Resolutions for the new year can be easy to make, but also easy to break.

This also applies when it comes to setting financial goals – and there are certain mistakes that could make it more likely for money resolutions to be derailed.

Karen Barrett, founder and CEO of, a platform for connecting people with independent financial advisers, says there are some common “traps” people may risk falling into when setting financial goals for the year ahead.

“They’re easily fallen into, and often with the best of intentions, but you can avoid these when you have the right knowledge on your side,” she adds.

Here are some ‘traps’ to watch out for…

1. Overlooking your financial position right now as you focus on your end goals

Barrett suggests starting by going through your bank statements.

“It’s easy to get carried away with your end goals, but taking control of your finances should always start with finding out what you’re actually spending, and then setting yourself a budget,” she says. “The head-in-the-sand approach, of not looking at this, is to be avoided at all costs.”

2. Not tackling debts

“After understanding your spending habits, you then need to get a handle on any money you owe, and tackle this before moving onto any lofty goals or ambitions,” says Barrett. “This is especially true at this time of year.”

3. Being too vague

“One of the main reasons why New Year’s resolutions fail is because they’re unrealistic or unclear,” says Barrett. She suggests setting “mini-goals” that are realistic and achievable.

“Small, specific and achievable goals are less daunting than larger ones, making it less likely that you’ll abandon them. For example, if you’re aiming to clear your debt, be honest about how much you can really afford to pay back each month, and set a reasonable timeframe.”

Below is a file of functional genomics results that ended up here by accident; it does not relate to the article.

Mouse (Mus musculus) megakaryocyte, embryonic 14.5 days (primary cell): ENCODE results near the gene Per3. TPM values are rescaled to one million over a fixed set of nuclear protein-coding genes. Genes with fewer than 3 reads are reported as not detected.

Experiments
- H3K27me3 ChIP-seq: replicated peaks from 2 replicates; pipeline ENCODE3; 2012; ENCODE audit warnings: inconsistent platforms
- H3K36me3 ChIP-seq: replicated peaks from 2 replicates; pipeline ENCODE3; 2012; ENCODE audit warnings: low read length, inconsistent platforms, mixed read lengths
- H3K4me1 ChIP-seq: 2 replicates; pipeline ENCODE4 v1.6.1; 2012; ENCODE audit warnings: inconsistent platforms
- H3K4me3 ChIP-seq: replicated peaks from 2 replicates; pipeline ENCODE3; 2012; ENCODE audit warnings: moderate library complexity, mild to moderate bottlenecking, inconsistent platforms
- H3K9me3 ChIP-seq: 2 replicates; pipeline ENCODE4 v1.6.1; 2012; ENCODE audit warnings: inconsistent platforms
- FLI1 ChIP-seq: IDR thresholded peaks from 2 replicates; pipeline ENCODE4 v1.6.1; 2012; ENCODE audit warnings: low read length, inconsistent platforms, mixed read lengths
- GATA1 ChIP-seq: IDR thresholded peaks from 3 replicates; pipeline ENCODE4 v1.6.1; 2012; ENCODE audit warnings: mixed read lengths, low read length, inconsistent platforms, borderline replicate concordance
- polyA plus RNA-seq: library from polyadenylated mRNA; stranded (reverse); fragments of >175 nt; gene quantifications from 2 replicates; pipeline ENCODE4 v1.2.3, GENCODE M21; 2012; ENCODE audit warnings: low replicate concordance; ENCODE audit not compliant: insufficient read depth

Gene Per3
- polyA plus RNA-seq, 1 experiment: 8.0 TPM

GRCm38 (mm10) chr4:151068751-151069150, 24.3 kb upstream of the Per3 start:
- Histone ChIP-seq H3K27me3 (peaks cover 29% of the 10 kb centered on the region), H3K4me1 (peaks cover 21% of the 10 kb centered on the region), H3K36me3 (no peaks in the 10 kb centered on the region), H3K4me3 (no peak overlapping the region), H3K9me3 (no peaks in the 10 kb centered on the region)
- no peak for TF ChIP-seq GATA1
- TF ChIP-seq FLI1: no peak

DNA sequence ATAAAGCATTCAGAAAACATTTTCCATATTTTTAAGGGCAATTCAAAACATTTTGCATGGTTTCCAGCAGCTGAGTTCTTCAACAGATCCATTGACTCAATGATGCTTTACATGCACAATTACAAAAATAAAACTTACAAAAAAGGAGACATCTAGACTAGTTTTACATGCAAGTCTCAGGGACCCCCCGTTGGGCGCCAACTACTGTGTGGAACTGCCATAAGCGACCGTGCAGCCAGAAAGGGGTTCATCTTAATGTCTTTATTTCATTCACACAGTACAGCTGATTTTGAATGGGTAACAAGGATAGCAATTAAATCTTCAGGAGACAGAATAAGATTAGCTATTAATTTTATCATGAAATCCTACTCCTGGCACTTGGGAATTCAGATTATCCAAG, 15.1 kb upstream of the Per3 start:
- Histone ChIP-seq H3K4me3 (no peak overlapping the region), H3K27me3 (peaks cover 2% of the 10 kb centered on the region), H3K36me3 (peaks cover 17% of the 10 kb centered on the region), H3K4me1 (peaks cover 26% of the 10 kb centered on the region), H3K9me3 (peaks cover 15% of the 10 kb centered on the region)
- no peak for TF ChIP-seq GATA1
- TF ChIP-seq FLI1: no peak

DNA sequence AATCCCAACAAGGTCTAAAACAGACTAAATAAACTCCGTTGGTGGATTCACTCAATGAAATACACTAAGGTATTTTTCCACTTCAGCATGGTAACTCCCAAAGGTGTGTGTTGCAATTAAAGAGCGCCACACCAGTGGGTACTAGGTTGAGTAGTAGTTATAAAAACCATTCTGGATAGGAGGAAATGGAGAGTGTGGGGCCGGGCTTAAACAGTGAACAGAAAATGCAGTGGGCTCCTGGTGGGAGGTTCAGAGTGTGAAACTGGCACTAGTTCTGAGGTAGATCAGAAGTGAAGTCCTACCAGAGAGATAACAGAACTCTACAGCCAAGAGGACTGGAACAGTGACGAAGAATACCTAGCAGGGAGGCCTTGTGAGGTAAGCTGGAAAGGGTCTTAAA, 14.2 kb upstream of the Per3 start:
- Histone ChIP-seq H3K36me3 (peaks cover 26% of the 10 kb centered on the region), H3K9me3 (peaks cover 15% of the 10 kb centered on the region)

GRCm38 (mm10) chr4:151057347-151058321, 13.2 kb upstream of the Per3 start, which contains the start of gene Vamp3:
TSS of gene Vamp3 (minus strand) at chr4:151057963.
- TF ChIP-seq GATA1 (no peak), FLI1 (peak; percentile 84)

Credits: PA; Author: PA;

4. Relying only on ‘word-of-mouth’ advice

While friends and family may have some useful money-related suggestions, it’s important to remember everyone’s circumstances are different and what’s worked for one person may not necessarily be right for someone else.

Some people may benefit from financial advice from a suitably-qualified professional, who can look at someone’s circumstances and recommend steps to achieve their money goals. Barrett says: “For advice to be as effective as possible, it needs to be tailored to your specific needs and goals.”

5. Putting all your eggs in one basket

If you’re considering investing, Barrett suggests keeping a diverse portfolio.

“Many are turning to investing for the first time to help hit their financial goals, but over-relying on one type of investment, sector or country can expose you to unnecessary risk,” she says.

“Luckily, people are waking up to how important it is to seek proper financial advice before investing.”

6. Forgetting to shop around

Barrett says it’s important to shop around for a range of financial products, whether it’s before opening a savings account, taking out a mortgage, or looking for an annuity which will provide an income in retirement.

This “includes making sure you understand any hidden fees before opening a financial product or for example, signing up to an investment platform”, she adds.

Credits: PA; Author: PA;

7. Not planning for the unexpected

Barrett says: “Everyone can relate to the notion that life has a habit of throwing curveballs. Above all else, make sure you’re working on building up a ‘rainy day’ fund on top of your wider savings goals. It’s generally recommended that you build an emergency savings pot to cover monthly expenses for three to six months.”

8. Giving up if you hit a setback

Finally, don’t panic if you slip up. Barrett suggests: “Set a monthly reminder to sit down and check how you’re getting on. Doing this should keep you motivated, and can also help you see if you need to tweak your plan.

“If things aren’t quite going to plan, don’t feel too down or give up. Try to get back on track and recognise that not getting something quite right is an essential step on the way to doing it really well.”